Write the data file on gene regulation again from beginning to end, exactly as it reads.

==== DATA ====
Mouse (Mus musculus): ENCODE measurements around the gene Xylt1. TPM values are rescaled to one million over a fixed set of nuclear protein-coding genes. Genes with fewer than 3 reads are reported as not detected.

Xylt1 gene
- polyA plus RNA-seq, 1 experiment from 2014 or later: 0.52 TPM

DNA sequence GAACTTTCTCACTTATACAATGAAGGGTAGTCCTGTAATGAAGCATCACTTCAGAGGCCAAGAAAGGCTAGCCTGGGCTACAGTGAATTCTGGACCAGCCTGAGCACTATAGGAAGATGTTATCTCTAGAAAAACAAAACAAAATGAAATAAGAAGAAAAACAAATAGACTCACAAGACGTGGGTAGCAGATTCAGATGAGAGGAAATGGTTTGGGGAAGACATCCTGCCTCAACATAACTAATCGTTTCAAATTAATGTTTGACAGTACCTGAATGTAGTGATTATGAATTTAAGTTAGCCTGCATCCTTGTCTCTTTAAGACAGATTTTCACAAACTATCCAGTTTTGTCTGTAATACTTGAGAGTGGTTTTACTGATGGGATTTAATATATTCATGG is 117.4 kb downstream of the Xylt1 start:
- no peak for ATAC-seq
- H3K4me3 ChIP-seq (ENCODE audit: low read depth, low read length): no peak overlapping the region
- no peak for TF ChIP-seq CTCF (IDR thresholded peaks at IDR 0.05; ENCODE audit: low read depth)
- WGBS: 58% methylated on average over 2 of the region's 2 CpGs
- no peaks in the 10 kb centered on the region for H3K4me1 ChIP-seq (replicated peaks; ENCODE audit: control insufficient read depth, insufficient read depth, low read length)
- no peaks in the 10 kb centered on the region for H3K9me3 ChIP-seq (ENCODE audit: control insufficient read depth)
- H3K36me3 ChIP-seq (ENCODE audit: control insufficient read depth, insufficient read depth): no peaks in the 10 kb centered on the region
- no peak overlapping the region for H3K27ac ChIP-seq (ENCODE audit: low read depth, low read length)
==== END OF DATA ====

Mouse (Mus musculus): ENCODE measurements around the gene Xylt1. TPM values are rescaled to one million over a fixed set of nuclear protein-coding genes. Genes with fewer than 3 reads are reported as not detected.

Xylt1 gene
- polyA plus RNA-seq, 1 experiment from 2014 or later: 0.52 TPM

DNA sequence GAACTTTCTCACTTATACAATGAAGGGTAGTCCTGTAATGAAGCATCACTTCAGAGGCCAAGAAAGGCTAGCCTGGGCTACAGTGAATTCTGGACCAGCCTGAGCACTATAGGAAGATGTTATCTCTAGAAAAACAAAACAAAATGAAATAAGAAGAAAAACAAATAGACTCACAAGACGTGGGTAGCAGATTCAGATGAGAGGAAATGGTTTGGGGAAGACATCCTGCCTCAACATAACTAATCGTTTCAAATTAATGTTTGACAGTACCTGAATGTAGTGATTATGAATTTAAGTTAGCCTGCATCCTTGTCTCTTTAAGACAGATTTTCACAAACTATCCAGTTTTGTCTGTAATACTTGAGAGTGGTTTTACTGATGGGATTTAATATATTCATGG is 117.4 kb downstream of the Xylt1 start:
- no peak for ATAC-seq
- H3K4me3 ChIP-seq (ENCODE audit: low read depth, low read length): no peak overlapping the region
- no peak for TF ChIP-seq CTCF (IDR thresholded peaks at IDR 0.05; ENCODE audit: low read depth)
- WGBS: 58% methylated on average over 2 of the region's 2 CpGs
- no peaks in the 10 kb centered on the region for H3K4me1 ChIP-seq (replicated peaks; ENCODE audit: control insufficient read depth, insufficient read depth, low read length)
- no peaks in the 10 kb centered on the region for H3K9me3 ChIP-seq (ENCODE audit: control insufficient read depth)
- H3K36me3 ChIP-seq (ENCODE audit: control insufficient read depth, insufficient read depth): no peaks in the 10 kb centered on the region
- no peak overlapping the region for H3K27ac ChIP-seq (ENCODE audit: low read depth, low read length)